She was generous

Zaynab bint Jahsh (RA), came from a life of luxury as nobility among the tribe of the Quraysh. But her heart was still very soft toward those who had less than her.

After the Muslims defeated the Persians and acquired abundant wealth from the spoils, Zaynab (RA) showed her truly charitable nature:

“When Umar (may Allah be pleased with him) sent Zaynab a pile of gold as her share of the treasure [from defeating the Persian armies], she called her maid servant and told her to take a handful of it to so-and-so, naming one of the poor people of Medina. One after another, she named all the poor people whom she knew, until they had all received a share of the treasure. Then she told her maidservant to see what was left. All that remained of the large pile of gold was eighty dinars, and this she accepted as her share, thanking Allah for it; but, because she believed so much money was a temptation, she asked Allah that she would never witness such a large distribution of wealth again.”

When Zaynab (RA) died, the poor of Medinah were especially bereaved. This was not only because a Mother of the Believers had suffered the pains of death, but also because they didn’t know who would provide for them after her. Who among us can say that anyone will be sad at our death because they depended on our good deeds? This is certainly something to aspire to.

She was a human being

A lot of times we forget that the Mothers of the Believers and all the companions of the Prophet (May Allah be pleased with all of them) were people who had their own struggles just like we do. We often immortalize them to our own detriment, thinking we cannot even begin to be like them.

For Zaynab, a girl from a noble family, this came to light when she was presented with the marriage to Prophet Muhammad’s (PBUH) freed slave and adopted son Zayd (RA), a man who was very close to the Prophet.

Zayd and Zaynab’s union abolished the idea that social standing made someone better than another. In the context of this situation, Allah (SWT) revealed that no one person is better than another except by measure of piety.

But Zaynab bint Jahsh (RA) was nobility, and she expected to eventually marry a man with the same social status. “Like all young girls brought up in relative luxury she had very high expectations for marriage and Zayd did not fit the description of the man she had in mind”.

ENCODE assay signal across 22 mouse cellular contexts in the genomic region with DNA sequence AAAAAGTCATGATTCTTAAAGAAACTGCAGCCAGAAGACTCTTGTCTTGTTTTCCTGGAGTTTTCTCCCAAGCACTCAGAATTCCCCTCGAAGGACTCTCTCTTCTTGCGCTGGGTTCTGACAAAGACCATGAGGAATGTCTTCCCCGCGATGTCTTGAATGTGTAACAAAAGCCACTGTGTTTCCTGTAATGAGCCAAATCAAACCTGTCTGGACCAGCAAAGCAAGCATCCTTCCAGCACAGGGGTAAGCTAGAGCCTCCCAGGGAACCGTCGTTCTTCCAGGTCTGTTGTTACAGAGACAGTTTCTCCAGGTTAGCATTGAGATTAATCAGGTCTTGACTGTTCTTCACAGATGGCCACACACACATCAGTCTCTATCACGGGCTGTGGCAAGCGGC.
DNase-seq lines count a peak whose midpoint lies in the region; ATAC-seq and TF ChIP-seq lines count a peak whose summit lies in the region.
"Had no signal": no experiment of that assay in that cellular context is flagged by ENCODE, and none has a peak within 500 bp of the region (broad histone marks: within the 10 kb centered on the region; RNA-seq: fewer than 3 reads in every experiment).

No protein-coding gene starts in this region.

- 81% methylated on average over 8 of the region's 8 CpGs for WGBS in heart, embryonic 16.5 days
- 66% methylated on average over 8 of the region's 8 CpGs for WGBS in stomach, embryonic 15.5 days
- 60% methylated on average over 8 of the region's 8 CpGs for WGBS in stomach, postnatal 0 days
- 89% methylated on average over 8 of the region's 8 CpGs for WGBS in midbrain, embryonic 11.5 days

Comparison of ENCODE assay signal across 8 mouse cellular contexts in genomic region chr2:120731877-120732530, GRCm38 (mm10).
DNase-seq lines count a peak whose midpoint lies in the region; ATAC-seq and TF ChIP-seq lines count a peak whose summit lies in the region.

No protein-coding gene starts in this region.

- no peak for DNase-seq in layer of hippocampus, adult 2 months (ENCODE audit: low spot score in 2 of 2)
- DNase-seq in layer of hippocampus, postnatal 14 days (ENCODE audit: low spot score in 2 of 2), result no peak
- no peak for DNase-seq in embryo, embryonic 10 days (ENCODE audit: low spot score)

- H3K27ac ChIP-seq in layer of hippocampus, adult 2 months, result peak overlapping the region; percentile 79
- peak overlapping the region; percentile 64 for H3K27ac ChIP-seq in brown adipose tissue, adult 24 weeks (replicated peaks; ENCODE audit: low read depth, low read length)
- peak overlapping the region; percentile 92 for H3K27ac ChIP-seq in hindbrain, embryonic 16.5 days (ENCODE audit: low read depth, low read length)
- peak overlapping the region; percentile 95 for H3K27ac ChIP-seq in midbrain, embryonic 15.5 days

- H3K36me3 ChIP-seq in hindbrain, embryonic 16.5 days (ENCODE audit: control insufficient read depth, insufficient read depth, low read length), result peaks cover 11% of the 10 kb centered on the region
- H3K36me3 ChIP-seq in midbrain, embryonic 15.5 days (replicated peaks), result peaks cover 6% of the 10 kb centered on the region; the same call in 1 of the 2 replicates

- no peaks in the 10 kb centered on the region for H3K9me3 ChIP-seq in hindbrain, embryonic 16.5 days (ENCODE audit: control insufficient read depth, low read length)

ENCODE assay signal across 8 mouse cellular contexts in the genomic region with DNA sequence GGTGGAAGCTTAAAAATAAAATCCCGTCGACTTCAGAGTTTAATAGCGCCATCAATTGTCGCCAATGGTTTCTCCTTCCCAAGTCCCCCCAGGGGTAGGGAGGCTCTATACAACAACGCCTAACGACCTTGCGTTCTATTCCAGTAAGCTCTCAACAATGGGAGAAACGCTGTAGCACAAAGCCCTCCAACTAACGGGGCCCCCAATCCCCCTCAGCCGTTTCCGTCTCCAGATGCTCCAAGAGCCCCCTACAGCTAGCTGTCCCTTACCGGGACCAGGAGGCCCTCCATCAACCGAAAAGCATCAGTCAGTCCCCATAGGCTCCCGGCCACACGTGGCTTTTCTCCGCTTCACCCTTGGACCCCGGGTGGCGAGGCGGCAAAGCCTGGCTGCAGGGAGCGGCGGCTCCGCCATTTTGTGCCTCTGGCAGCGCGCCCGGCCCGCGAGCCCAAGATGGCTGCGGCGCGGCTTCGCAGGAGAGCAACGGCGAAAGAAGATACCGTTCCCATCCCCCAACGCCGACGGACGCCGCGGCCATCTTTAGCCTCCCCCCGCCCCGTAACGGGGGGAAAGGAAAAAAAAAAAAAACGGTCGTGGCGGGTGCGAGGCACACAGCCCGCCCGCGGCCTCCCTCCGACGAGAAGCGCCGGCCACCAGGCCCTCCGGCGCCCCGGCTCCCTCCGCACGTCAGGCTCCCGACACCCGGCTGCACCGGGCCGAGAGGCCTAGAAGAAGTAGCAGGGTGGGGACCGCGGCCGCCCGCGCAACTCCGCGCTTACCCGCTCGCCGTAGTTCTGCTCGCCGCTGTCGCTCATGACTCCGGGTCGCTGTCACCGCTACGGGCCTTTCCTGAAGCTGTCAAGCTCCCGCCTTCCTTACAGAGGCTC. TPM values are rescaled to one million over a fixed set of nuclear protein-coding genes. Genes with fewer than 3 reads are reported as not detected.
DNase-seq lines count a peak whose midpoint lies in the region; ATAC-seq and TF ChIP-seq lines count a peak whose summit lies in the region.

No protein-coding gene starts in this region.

Even so, she accepted the marriage in order to please Allah (SWT) and His messenger (PBUH). But despite her best efforts and her intention to please Allah with her marriage to Zayd (RA), she could never overcome her preconceived notions about who she should marry. Zayd always felt this from her, and sadly their marriage failed.

From this example of Zaynab’s life, we can understand that we all have our limitations, but we can do our best to overcome them. Sometimes we will succeed and sometimes we will fail- in the end, it is our effort that counts.

Zaynab bint Jahsh (RA) was one of the first Muslims, one of the Mothers of the Believers, and from the best generation of humankind. She was honest, deliberate, charitable, and an example to all of us in these qualities and in her effort to overcome her own self.

 

Sources:

http://www.islamswomen.com/articles/zaynab_bint_jahsh.php


About Theresa Corbin

Theresa Corbin is a New Orleans native and Muslimah who converted in 2001 after many years of soul searching and religious study. She holds a BA in English Lit and is a writer, editor, and graphic artist who focuses on themes of conversion to Islam, Islamophobia, women's issues, and bridging gaps between peoples of different faiths and cultures. She is a regular contributor for AboutIslam.net and Al Jumuah magazine. Her work has also been featured on CNN and the Washington Post, among others publications.Visit her blog, islamwich, where she discuss the intersection of culture and religion.